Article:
Two books to read about slavery

Each Saturday, The Wenatchee World inserts The Washington Post National Weekly into its fold to give us their interpretation of what’s important in the world.

The cover story in the Sept. 1 issue highlights “Teaching the difficult truth about slavery,” complete with a 19th century mosaic reflecting this dreadful trade. The Post claims that “…telling the truth about slavery in American public schools has long been a failing proposition.” Furthermore, “Ours is a nation born as much in chains as in freedom.”

In the few paragraphs that follow, we get to the subject of “reparations to descendants of enslaved people” and changing how schools teach students about slavery.

Well, I am all for teaching the truth about slavery. For this reason, I highly recommend two books: “Grant” by historian Ron Chernow, and “John Newton — From Disgrace to Amazing Grace,” by Jonathan Aitken.

The reader will get a real look at how this evil industry operated from Africa to the West Indies and to America. In addition, students will get an education on slavery in America, the resulting Civil War, the crimes against “freed-men” during the Reconstruction period, and the roles of today’s political parties during that time.

Frankly, I don’t believe the Washington Post wants the real truth about slavery in America any more than they’d admit that the Democratic party should shoulder the cost of any reparations.

If the Post cared to be pertinent in our time, they might consider an article, “Teaching the difficult truth about abortion.” I’m not holding my breath.

John Alexander

Wenatchee

Breathtaking propaganda

The breathtaking propaganda offered up in the “Why socialism, and why now?” on Aug. 30, is the equivalent of what Pravda would have served up for its audiences in the days of the Soviet Union.

In the Pravda case it would have been laughably easy for us to see the propaganda for what it was, so why isn’t that the case for the Victor Davis Hanson piece? Is it because if you hear something over and over then you begin to believe it even though it is easy to deconstruct it’s sleight of hand techniques?

This article could have been written about the FDR era in this country. The “masters of mankind” (the richest 1%) were outraged that FDR would turn into a class traitor and enact programs that benefited a majority of the population. Social Security was attacked as a plot that would lead to the U.S. becoming a communist country.

Years later Medicare was attacked in the same way as leading to a socialist takeover of society. And the same playbook is used today.

Straw man arguments are a key technique of Hanson. Dictatorial regimes are cited endlessly. Never mentioned are the actual countries that are the role models: Norway, Sweden, Finland and Denmark. When you understand how they treat their citizens you begin to see how barbarously we treat ours.

While Hanson had some accurate observations about the plight of the working class he offers zero proposals to improve the situation. Nothing? Really? His class message would have been the same for the abolitionists or suffragettes or the civil rights protesters or anti-war protesters. The only whiners allowed are from the ruling class.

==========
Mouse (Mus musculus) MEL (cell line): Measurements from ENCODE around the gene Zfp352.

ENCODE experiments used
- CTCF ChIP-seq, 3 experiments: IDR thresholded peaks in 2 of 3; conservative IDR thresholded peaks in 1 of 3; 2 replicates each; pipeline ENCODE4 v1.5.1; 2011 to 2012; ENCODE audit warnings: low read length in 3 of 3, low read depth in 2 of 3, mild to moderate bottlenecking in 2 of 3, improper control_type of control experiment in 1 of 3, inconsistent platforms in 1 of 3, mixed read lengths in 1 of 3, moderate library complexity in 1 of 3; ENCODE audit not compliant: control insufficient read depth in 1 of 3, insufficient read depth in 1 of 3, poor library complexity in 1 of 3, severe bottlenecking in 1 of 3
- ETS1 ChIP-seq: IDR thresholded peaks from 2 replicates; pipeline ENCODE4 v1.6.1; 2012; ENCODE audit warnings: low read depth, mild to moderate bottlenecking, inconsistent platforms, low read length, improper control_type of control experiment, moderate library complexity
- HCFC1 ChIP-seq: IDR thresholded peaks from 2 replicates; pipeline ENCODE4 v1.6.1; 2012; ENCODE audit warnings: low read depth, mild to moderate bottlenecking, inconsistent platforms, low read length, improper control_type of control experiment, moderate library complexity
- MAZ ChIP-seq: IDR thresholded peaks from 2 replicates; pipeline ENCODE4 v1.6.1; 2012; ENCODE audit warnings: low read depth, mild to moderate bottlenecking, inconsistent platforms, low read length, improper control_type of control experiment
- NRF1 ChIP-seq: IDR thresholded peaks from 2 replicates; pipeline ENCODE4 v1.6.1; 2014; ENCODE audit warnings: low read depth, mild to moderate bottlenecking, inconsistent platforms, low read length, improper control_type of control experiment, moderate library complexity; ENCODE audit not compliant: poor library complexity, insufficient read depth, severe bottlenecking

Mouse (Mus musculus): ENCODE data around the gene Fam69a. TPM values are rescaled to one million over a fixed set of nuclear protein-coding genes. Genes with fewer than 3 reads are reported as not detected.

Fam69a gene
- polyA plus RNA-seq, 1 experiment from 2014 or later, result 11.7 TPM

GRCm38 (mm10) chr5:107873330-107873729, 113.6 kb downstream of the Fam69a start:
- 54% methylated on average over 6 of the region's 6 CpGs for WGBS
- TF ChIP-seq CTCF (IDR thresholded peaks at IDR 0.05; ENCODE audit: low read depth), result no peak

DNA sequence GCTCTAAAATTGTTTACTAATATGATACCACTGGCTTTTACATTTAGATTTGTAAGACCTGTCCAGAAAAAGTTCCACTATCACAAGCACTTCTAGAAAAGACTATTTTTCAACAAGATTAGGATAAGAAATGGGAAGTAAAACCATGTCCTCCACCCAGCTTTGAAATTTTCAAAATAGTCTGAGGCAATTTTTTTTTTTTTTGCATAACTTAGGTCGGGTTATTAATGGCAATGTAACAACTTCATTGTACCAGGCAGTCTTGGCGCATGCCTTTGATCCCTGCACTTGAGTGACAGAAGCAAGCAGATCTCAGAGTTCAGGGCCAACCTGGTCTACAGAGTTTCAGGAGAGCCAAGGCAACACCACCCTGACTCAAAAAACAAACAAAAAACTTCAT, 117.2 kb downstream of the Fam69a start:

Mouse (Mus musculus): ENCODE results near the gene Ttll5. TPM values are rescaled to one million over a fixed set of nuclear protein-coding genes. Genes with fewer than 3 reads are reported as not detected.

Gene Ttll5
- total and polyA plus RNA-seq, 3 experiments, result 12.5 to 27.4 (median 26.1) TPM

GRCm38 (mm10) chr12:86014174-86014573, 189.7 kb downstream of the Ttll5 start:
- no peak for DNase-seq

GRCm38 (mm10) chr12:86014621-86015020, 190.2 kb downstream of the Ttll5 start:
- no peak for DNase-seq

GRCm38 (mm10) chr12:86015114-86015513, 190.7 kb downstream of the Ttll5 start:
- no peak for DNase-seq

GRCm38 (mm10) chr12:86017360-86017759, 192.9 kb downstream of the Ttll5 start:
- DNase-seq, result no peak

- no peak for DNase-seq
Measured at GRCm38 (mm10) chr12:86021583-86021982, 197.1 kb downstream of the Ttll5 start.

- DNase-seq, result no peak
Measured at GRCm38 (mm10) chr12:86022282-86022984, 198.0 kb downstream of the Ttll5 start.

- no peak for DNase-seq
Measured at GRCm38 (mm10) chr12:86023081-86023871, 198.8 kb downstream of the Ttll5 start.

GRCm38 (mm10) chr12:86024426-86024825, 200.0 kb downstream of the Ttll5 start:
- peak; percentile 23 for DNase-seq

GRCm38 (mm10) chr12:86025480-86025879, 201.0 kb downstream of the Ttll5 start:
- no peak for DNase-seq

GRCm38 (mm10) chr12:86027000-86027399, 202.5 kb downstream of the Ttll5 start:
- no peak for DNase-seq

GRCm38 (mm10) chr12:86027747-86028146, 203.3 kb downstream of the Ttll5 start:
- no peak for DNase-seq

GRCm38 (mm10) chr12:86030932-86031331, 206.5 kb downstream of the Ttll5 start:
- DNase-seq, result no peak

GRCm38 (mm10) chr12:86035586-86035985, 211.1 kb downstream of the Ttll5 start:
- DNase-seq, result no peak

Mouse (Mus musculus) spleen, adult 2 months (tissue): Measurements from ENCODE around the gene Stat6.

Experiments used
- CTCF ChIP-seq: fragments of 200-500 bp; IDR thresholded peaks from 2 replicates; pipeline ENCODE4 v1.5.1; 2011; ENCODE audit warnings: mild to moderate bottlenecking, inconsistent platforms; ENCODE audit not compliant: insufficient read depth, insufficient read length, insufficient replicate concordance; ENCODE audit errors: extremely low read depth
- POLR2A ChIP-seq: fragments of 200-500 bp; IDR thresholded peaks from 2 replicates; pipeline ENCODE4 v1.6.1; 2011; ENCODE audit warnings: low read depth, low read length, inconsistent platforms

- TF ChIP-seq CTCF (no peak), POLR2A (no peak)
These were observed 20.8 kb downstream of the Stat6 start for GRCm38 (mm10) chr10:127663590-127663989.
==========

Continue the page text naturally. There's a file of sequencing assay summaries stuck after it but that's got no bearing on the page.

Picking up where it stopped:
On climate change, those rulers of society have become a death cult. They would rather have the collapse of organized society in 50 years than risk the vast wealth they are sure to continue to accumulate in the meantime.

I understand why Hanson would produce such propaganda. What I am uncertain about is why The Wenatchee World would feel like they need to give that propaganda a platform.

Pierre Dawson

Cashmere

We need a real fix for our immigration system

“The system is broken” is about the only thing that everyone agrees on when it comes to immigration. But the proposed fix includes everything from open borders to totally shutting it down — neither of which are realistic solutions.

The immediate problem is we’ve got a bunch of (mostly) Central American refugee families that may be facing lives of extreme misery and poverty, or even death should they remain in (or return to) their home countries. This is not the illegal immigration of decades ago, when the undocumented would hope to cross the border undetected and melt into our interior (or come legally but overstay their visas — not that this doesn’t still occur). Indications are most of today’s hopeful refugees turn themselves in at ports of entry — there’s no need to build huge ugly walls and create a military build-up along the border to keep these people out.

On the other hand, open borders would be a total disaster. While there is ongoing debate regarding the economic and social aspects of excessive immigration, we simply don’t have room or resources to let any and everyone who so desires into this country. If we did, we’d soon have half the world’s population here.

Immigration is the driver of American population growth, which causes wildlife habitat and wetlands destruction, sprawl, water shortages, traffic congestion (have you been to Seattle lately?), with adverse effects on virtually every environmental issue in this country. Also consider that Americans have 4.2 times the per capita carbon footprint compared to the world at large (npg.org). We need fewer people, not more.

While our current administration advocates “punishment” of refugees’ home countries through reduction of foreign aid, the reality is that significant financial support for improvement of economies and education, easily accessible birth control (i.e., support of the UN Population Fund), along with possible military assistance supported by our allies and/or the UN, to fight gangs and corruption, is a requirement — otherwise the demand for migrating north never goes away. In the long term, this is the only real solution to fixing our broken immigration system.

Larry Glickfeld

Wenatchee